Tristan Lavalette is a journalist based in Perth
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Australia 556 for 9 dec (Khawaja 160, Carey 93, Ashraf 2-55) and 97 for 2 dec (Khawaja 44*, Labuschagne 44, Afridi 1-21) drew with Pakistan 148 (Babar 36, Starc 3-29) and 443 for 7 (Babar 196, Rizwan 104*, Lyon 4-112)
Babar Azam thwarted Australia with an extraordinary 196 as a gutsy Pakistan survived a dramatic late collapse to remarkably draw the second Test after batting through 171.4 overs to ensure the historic series remained deadlocked.
Against all the odds, Pakistan finished their marathon second innings at 443 for 7 with Mohammad Rizwan unbeaten on 104 and Nauman Ali on 0 off 18 balls. Pakistan fell short of a record run chase by 63 runs, but in getting through they achieved the second most overs survived in the fourth innings behind the timeless Test between South Africa and England in Durban in 1939.
Having endured a two-year century drought, Babar made up for lost time with his highest Test score and the highest fourth-innings score by a captain in Test history. Just as the match was petering out to a draw, there was a late twist in the final hour when Babar's 425-ball epic ended when he prodded to bat-pad offspinner Nathan Lyon.
Finally getting reward for his unwavering bowling, Lyon then picked up Faheem Ashraf on the next ball as Australia's spirits lifted ahead of the third new ball. He didn't claim a hat-trick but Lyon removed Sajid Khan shortly after and Australia suddenly needed just three wickets with eight overs left.
In a nerve-jangling passage, Australia had seven fielders around the bat for the bowling of Lyon and debutant Mitchell Swepson, who almost had the big wicket of Rizwan with 19 balls left only for Usman Khawaja to drop a low chance at extra cover.
It proved to be Australia's last chance with Rizwan notching his century in the penultimate over and then keeping Swepson at bay in the final over as Pakistan conjured the improbable.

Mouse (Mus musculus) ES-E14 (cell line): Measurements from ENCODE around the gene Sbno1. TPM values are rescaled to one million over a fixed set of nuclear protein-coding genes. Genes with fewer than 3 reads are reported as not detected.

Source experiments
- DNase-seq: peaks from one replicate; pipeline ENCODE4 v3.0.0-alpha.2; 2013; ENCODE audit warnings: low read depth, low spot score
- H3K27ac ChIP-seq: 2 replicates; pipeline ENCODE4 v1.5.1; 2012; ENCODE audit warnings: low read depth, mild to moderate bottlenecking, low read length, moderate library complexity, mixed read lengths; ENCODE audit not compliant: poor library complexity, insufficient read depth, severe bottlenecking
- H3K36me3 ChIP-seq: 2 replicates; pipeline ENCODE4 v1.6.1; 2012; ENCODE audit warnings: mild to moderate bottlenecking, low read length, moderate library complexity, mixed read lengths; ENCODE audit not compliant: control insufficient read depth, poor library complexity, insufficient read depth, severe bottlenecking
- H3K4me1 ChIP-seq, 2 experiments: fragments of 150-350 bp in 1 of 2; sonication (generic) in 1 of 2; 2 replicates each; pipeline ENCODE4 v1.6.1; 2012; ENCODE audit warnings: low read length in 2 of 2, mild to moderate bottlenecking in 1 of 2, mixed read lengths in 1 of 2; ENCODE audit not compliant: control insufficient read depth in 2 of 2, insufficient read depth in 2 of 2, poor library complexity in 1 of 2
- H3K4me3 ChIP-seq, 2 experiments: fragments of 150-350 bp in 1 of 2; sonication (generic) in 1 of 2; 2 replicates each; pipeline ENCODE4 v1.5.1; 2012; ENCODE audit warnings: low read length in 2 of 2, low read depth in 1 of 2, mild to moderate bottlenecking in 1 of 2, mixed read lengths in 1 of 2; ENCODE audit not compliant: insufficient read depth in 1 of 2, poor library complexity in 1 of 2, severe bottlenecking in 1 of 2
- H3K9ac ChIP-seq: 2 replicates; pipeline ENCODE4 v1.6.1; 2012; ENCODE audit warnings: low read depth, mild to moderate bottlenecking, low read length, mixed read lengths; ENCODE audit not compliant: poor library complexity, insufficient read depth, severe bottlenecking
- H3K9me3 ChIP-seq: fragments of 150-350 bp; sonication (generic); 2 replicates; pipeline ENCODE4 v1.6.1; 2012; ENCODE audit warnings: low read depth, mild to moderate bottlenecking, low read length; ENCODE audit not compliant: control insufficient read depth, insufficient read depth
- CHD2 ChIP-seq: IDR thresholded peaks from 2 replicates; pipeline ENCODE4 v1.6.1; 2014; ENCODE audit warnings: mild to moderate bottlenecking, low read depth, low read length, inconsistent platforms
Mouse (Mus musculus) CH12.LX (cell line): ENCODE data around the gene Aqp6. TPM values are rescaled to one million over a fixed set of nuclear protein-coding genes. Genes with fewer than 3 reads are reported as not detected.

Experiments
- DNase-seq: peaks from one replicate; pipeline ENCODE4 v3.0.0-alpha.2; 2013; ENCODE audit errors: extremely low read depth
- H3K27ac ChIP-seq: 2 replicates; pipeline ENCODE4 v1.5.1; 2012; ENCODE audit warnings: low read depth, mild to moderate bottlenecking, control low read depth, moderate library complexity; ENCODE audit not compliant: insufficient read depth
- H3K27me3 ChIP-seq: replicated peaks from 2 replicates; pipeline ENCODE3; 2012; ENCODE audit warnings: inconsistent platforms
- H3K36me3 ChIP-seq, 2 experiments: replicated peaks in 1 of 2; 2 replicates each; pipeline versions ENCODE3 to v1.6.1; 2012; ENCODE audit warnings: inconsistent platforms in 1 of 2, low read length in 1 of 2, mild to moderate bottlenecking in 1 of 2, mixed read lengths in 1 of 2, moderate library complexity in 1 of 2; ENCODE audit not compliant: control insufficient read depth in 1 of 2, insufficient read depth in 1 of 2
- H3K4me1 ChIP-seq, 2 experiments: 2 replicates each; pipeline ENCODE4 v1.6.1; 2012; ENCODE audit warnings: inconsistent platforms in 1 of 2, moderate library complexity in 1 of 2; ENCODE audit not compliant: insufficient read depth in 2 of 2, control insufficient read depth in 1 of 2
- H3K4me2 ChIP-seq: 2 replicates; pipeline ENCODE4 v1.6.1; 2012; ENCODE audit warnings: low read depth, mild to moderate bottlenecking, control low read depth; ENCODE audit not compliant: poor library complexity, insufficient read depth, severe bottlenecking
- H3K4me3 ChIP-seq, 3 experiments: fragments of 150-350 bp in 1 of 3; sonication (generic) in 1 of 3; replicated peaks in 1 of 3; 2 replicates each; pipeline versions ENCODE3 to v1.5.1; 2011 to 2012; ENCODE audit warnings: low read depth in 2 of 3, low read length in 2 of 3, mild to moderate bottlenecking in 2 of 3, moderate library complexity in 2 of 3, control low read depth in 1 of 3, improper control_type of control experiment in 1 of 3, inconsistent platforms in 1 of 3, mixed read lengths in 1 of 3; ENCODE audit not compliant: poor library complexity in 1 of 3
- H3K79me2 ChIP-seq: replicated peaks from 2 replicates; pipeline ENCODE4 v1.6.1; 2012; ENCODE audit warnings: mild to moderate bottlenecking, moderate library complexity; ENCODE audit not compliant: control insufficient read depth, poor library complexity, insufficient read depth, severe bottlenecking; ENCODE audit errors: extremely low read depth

A weary Australia were gutted for the fourth time in just over a year they failed to bowl out their opponent in the fourth innings. But Lyon, who endured criticism during those matches, produced a Herculean effort as did captain Pat Cummins.
Swepson, Australia's first specialist legspinner since Bryce McGain in 2009, was inconsistent but looked threatening at times in an encouraging debut.
But with their late rally falling short, it was a disappointment for Australia, who had dominated most of the match and declared both their innings in a Test in Asia for just the second time.
After routing Pakistan for just 148 off 53 overs in the first innings, Australia appeared on course for victory but they were denied by Babar, who produced an innings for the ages.
Babar came to the crease with Pakistan teetering at 21 for 2 just after lunch on day four as the hosts appeared to be headed for a crushing defeat in their fortress. But they incredibly lost just two wickets over the next 137 overs in shades of their batting dominance in Rawalpindi.
The backbone of Pakistan's defiance was Babar's 228-run partnership with opener Abdullah Shafique, who made 96, as the pair batted through almost three sessions. Babar also combined with Rizwan for a century partnership to ensure Pakistan held on for a famous draw.
With oppressive conditions in Karachi throughout the match, the pitch was marked by widening cracks in a contrast to the docile Rawalpindi deck amid a stale first Test draw. There was swing, sharp turn and variable bounce at times earlier in the match, but the pitch did not significantly deteriorate although occasionally played tricks late on day five.
After tea, with Babar and Rizwan well set, it appeared Pakistan would make a bold attempt at mowing down the record chase as they scored 20 runs off the first two overs.
But with the ball getting old and not coming onto the bat, Pakistan decided the gamble to go for broke was too risky, and they shut up shop before Lyon's heroics threatened to undo all their hard work.
Babar's most testing period was before tea when he was dropped on consecutive balls by Travis Head and Marnus Labuschagne fielding close to the wicket off Swepson, who rebounded with menacing sharp turn and bounce after wayward bowling in the morning session.
Cummins had earlier almost single-handedly reignited Australia's push for victory with two wickets during a brilliant spell either side of lunch.
Having given themselves almost two full days, Australia rued two chances on day four against Shafique, who was dropped on 20 by Steven Smith in a regulation chance at slip and almost run out only for Cameron Green's throw to miss from mid-on.
With contrasting draws to start the series, this historic contest comes down to the third Test and Pakistan will enter with the momentum after their heroic performance in a match that will surely be talked about for a long time to come.
Is Babar Azam's 196 in Karachi a record for the fourth innings of a Test?
And what is the biggest lead in a Test in which a follow-on was not enforced?
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'If we took a couple of catches it might be a different scenario' - Pat Cummins rues missed chances
Captain hails Swepson despite the debutant legspinner going wicketless and conceding 156 in the fourth innings